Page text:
When I was a student at Cal Arts in the late 1970s, the Music School had a thriving composition department. With Pulitzer Prize-winning composer Mel Powel on the faculty along with Morton Subotnik and Stephen “Lucky” Mosko, avant-garde music was on the menu every day. I’ve never had an interest in composing music; however, I enrolled in every composition seminar that I could as a performance-major student. Typically, I would be the only non-composer in these classes. These courses gave me an opportunity to attend guest lectures by some of the important composers of the 20th Century: John Cage, Elliot Carter, Morton Feldman, Earle Brown, and Aaron Copeland, to name a few.
I have always found the inner workings of a piece of music, you might say the “language of composition,” to be fascinating. In 1978 I spent an entire semester analyzing Plus/Minus by Karlheinz Stockhausen under the tutelage of Lucky Mosko. Anyone who knows of this monument of Western compositional thought understands where I am coming from. Unfortunately, the drawback to this is that I tend to learn new pieces slowly, typically spending too much time exploring the possibilities of each motive, phrase, or section. I used to be ridiculously picky with regard to fingering, attempting to be “true” to the music to a fault.
It was at Cal Arts that I came to know Richard Artschwager. Mr. Artschwager is not a composer, but a visual artist, and he was a visiting Art School faculty member at Cal Arts either in 1979 or 1980. For a Work/Study job, I used to work in the “Super Shop” at Cal Arts where I would build furniture. The Super Shop is a large metal and wood fabrication workshop intended primarily for art students to build sculptures and other types of artwork. For a number of weeks in that late spring, I would occasionally see Richard in the Super Shop constructing a cabinet out of white oak. I had heard that he had been a professional cabinetmaker before turning to the making of art, and it showed. His choice of wood, crisp joinery and design, all spoke of a superior woodworker, a far cry above the furniture that I had been building.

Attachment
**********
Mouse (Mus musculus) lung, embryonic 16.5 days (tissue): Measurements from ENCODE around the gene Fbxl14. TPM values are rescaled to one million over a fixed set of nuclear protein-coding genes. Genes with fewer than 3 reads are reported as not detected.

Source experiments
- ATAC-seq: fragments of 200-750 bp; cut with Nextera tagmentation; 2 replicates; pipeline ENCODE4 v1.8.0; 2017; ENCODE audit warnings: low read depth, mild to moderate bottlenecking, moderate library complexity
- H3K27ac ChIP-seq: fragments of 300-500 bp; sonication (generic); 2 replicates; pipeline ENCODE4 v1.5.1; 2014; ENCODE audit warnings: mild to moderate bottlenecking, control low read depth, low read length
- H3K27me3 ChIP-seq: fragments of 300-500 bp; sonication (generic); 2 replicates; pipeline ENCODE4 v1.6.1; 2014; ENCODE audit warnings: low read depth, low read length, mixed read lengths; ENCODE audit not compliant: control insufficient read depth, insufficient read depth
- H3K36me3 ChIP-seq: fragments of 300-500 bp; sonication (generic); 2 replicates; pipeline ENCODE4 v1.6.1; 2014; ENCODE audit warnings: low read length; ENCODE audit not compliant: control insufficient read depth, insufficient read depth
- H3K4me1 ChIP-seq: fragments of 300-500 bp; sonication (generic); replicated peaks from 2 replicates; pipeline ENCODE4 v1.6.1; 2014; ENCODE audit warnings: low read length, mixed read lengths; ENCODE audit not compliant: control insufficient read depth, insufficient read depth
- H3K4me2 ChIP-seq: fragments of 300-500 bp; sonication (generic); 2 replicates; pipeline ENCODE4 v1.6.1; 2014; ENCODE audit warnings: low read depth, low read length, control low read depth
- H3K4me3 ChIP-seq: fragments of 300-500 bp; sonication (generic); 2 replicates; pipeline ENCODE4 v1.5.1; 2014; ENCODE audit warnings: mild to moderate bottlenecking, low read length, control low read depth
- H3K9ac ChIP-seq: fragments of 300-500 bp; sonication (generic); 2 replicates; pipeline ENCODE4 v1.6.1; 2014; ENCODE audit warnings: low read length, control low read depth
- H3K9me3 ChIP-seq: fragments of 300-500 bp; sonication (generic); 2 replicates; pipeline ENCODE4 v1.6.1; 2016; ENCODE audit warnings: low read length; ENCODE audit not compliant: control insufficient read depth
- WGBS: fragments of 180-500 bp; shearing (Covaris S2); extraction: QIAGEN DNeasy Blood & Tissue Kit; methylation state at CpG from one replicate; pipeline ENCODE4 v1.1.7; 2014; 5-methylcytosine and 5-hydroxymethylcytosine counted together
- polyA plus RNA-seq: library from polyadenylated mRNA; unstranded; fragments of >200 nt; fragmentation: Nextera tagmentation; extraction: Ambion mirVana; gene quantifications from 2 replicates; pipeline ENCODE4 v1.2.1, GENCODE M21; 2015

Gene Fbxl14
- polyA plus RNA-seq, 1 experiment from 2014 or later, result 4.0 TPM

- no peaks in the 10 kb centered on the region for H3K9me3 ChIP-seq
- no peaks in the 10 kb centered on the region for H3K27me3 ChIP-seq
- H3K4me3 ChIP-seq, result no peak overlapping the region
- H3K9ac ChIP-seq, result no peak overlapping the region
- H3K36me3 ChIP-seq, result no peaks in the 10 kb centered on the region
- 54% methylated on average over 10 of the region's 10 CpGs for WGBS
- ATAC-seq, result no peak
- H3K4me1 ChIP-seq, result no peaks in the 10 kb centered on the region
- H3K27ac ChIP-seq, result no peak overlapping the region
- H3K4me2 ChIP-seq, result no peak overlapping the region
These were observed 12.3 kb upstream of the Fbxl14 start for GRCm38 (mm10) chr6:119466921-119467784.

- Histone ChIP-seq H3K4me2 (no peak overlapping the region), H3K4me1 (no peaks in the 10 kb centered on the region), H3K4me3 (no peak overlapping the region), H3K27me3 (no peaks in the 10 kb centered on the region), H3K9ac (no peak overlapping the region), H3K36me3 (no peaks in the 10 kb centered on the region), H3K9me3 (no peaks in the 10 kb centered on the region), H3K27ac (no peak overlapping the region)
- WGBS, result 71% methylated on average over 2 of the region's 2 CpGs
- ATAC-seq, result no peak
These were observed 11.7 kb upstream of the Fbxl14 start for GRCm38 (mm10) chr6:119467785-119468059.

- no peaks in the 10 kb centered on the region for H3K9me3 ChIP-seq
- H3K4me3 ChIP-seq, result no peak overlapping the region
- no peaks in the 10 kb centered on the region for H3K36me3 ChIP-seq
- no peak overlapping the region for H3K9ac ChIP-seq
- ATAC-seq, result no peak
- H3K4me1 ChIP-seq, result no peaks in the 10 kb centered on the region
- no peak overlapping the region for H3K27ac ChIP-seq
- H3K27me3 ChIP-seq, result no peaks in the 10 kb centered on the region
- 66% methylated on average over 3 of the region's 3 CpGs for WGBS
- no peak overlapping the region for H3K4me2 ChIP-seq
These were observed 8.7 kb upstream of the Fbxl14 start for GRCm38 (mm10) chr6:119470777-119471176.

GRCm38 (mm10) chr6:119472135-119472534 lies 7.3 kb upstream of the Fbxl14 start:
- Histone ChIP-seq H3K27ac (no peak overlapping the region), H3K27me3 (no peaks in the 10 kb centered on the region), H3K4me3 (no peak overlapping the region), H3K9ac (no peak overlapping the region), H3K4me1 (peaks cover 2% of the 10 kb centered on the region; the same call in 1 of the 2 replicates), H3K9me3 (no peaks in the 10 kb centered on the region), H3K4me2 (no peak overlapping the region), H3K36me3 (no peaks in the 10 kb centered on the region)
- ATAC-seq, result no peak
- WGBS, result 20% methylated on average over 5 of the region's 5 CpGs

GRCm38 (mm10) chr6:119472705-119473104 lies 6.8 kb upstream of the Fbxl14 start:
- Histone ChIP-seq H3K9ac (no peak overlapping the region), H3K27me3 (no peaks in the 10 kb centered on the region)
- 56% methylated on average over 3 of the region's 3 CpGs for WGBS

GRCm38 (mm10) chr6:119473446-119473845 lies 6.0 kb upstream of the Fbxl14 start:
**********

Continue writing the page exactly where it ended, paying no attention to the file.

Also of interest was Richard’s appearance at the time. He was a rather tall man, with a face, hair and beard reminiscent of Abraham Lincoln. When I say that I came to know Richard, I am exaggerating. I don’t recall ever speaking to him in the Super Shop. All I ever knew of him was gleamed from watching his project develop over the weeks. Whenever he left his cabinet in the shop, I would study it, noting every detail of the exquisite craftsmanship. However, before the cabinet was completed, it disappeared. This was close to the end of the semester in May of that particular year, and I was disappointed to not see the final piece.
Shortly thereafter, at the end of that school year, there was a faculty art show in the main gallery at Cal Arts. One evening, I was leisurely enjoying the show when I came across the cabinet that Mr. Artschwager had been building. As I would have expected, the final result was stunning. Every aspect of the cabinet, from design to final execution, was exceptional. With reverence, I studied the cabinet for a good ten minutes or so. Out of nowhere, Richard appeared. I remember complimenting him on his work, and then asking whether the cabinet was intended to store prints or other artwork in the five or six thin, wide drawers.